The sobering truth

Ed Smith
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If you’re expecting a sweet, sugary Christmas column, forget it.

Out of respect for you, the reader, I am resisting the temptation to launch out on yet another Christmas saga of miracles and little match girls, and couples stranded on country roads in a blizzard with her expecting to deliver any moment.

Wonder of wonders, her name is Marianne and his Josephus. Through the swirling snow cattle can be seen leaning over a wire fence. A snowplow shows up to rescue them. The driver has just moved here from the East and his last name is Wiseman, etc.

Does that sound cynical? Yes, it does. Am I a cynical person? Not really.

I’m much like the clerk in the department store who has to listen to the “Drummer Boy” over and over again until she’d like to break the drum over his head. I once asked a sales lady in one of those stores how she managed to survive that stuff hour after hour, day after day. She grinned.

“I was insane when I got here for substitute work two weeks ago. Nobody noticed.”

“You mean ...?”

“That’s right,” she replied. “Every person here is certifiably crazy. We get medical discharges after Christmas.”

I have a deep understanding of those people who find Christmas a difficult time of year.

A butterball turkey and a Christmas hamper, delivered with the best of intentions, does little to make it better. I think Christmas carols in their time and place can be a positive thing. Played 24-7 would drive you over the deep end, would it not?

It’s probably unnecessary to be reminded of the sadness and war going on in the world as we sing “Silent Night.” But we don’t have to go to war-torn countries or regional conflicts or natural disasters to find depression and hurt.

A great many of us just can’t get the image of Kate Middleton’s nurse out of our minds. She was roundly condemned by every reporter, journalist and commentator in the free world for taking that call from “the Queen,” and attempting to pass on information about how Kate was doing. She was the one to blame in this whole mess — it was said over and over again.

The pressure on her was so enormous, and the embarrassment so great, that she took her own life.

But no sooner did that happen than the media, ever looking for a scapegoat on which to hang the tragedy of the day, turned their attention to the Australian duo who instigated the incident. They are the thoughtless and irresponsible two responsible for that woman’s death, they are all shouting. At the time of writing, we don’t know what’s happened to them.

The truth? No one’s to blame. The two comedians thought it would be a great prank and they were right. Just a little more far-reaching in possibilities than the portrayal of the Queen done by our Kathy Jones, who did a much better job of the accent.

But hey, what a great idea. No one could have foreseen the tragic consequences.

It certainly wasn’t intended to be mean or nasty. I’m sure they thought the world would be laughing at their practical joke for years.

As for the nurse, who among us would have had the presence of mind to think she shouldn’t put the call through.

This was the Queen, for heaven’s sake. No one says “no” to the Queen.

Perhaps she should have picked up on the terrible accent, but chances are she had more than one thing on her mind at the time. This was the Queen.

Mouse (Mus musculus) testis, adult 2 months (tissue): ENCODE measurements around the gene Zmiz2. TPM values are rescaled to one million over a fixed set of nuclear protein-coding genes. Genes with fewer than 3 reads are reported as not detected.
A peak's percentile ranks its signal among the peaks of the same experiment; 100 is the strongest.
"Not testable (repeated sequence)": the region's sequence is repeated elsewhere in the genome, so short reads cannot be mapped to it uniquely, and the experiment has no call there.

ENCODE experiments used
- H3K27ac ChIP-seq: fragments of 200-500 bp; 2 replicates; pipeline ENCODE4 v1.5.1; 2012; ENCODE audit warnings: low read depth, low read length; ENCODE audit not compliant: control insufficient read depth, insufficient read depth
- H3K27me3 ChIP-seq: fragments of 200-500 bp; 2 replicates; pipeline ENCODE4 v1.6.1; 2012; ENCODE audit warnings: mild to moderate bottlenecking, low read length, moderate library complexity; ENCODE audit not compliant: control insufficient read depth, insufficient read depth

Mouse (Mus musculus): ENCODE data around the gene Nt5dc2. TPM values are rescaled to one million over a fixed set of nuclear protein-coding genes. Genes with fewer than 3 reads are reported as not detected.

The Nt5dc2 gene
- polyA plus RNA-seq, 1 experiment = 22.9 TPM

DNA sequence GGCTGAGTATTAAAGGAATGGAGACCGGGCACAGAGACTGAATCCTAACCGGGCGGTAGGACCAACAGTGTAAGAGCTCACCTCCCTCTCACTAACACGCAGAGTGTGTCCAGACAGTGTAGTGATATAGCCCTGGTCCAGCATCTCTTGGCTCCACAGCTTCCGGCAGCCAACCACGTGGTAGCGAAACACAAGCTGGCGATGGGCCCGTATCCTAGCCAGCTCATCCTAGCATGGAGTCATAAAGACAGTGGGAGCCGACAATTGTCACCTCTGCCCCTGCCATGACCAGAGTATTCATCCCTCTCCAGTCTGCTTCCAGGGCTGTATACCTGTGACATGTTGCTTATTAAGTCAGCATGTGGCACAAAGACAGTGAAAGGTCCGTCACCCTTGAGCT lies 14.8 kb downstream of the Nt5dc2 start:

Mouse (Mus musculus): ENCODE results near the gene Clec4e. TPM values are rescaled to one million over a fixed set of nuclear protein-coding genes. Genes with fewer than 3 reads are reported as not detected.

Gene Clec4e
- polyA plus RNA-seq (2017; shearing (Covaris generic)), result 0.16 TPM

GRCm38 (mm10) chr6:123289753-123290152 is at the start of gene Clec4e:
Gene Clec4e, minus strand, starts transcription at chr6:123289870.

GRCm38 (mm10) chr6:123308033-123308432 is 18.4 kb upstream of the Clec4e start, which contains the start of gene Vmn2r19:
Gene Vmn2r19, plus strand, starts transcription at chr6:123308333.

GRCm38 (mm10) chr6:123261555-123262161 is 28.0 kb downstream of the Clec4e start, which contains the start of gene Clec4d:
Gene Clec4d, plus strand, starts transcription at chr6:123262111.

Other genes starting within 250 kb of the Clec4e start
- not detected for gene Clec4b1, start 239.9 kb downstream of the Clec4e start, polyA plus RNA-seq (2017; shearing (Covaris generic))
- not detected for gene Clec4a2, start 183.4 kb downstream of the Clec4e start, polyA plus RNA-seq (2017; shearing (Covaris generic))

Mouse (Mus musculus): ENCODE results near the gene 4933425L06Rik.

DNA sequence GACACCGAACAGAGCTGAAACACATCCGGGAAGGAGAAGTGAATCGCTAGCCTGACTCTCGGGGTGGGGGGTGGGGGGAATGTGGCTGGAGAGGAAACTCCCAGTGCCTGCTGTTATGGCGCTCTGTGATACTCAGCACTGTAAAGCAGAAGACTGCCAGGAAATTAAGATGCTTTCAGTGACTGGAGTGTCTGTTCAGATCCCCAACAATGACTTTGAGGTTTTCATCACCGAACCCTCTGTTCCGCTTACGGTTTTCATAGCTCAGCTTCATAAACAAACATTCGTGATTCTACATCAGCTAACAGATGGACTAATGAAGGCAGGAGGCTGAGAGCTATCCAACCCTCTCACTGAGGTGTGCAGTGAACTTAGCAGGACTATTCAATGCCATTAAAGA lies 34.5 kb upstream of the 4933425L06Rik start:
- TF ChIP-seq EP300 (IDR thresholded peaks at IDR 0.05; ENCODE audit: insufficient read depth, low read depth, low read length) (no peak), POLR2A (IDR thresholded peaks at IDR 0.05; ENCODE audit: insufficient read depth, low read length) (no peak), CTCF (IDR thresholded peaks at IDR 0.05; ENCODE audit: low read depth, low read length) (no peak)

Unfortunately, we didn’t allow her the time to figure this out for herself, and perhaps forgive her for what was, at worst, a bit of a faux pas. The world wasn’t laughing with her; it was, even if somewhat gently, condemning her.

Christmas is for children, the conventional wisdom goes. But it won’t be for the three little children who died in Québec a few days ago at the hands of their mother. Neither will it be for the tens of thousands who died in that same time from starvation, war and disease.

It’s human nature to take these tragedies deeper into your heart the closer they are in time and space. No one of these children is any less or more tragic than the others.

There is a Christmas morning more deeply etched in my consciousness than any other in my memory. I visited with my father, the minister for that community, the parents of three children who had died on Christmas Eve. We were told that the parents had briefly gone next door to a neighbor’s party. While they were out, the house caught fire and the children died in it.

We saw the essence of mental anguish that morning, and we were both affected by it ever after. The father was lying on a couch in a fetal position and giving moans that came from somewhere deep down inside him.

The mother was walking back and forth in the kitchen in obvious shock, uttering strange cat-like sounds.

Neither was aware we were there.

Practically every Christmas Day since, I’ve thought about the number of times that degree of anguish and grief has been felt around the world by countless thousands.

I heard the bells on Christmas day.

Their old familiar carols play,

And wild and sweet the words repeat.

Of peace on Earth, goodwill to men.

Then in despair I bowed my head.

There is no peace on Earth, I said,

For hate is strong and mocks the song

Of peace on earth, goodwill to men.

Am I disturbing your Christmas? Good. In my view, if ever there is a time to be disturbed by the continuing despair of the world, that time is now.

If ever there is a time to try passing a little peace to that world, the time is now.

Ed Smith is an author who lives in Springdale.

His email address is

Geographic location: Québec, Springdale.His

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